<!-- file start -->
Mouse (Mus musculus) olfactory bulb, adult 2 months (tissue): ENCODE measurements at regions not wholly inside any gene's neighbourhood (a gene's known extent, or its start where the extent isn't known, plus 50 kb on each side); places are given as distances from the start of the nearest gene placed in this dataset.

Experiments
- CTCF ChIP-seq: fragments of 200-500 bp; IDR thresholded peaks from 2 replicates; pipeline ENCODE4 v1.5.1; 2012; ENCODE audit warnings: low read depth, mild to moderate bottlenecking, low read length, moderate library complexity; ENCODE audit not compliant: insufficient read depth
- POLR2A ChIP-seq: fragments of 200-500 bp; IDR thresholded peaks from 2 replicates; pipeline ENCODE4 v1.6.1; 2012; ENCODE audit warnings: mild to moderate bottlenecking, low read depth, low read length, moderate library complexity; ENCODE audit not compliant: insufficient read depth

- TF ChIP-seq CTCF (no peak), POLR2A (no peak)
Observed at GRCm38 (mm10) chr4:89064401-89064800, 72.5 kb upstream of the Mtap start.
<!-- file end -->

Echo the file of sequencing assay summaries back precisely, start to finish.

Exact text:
Mouse (Mus musculus) olfactory bulb, adult 2 months (tissue): ENCODE measurements at regions not wholly inside any gene's neighbourhood (a gene's known extent, or its start where the extent isn't known, plus 50 kb on each side); places are given as distances from the start of the nearest gene placed in this dataset.

Experiments
- CTCF ChIP-seq: fragments of 200-500 bp; IDR thresholded peaks from 2 replicates; pipeline ENCODE4 v1.5.1; 2012; ENCODE audit warnings: low read depth, mild to moderate bottlenecking, low read length, moderate library complexity; ENCODE audit not compliant: insufficient read depth
- POLR2A ChIP-seq: fragments of 200-500 bp; IDR thresholded peaks from 2 replicates; pipeline ENCODE4 v1.6.1; 2012; ENCODE audit warnings: mild to moderate bottlenecking, low read depth, low read length, moderate library complexity; ENCODE audit not compliant: insufficient read depth

- TF ChIP-seq CTCF (no peak), POLR2A (no peak)
Observed at GRCm38 (mm10) chr4:89064401-89064800, 72.5 kb upstream of the Mtap start.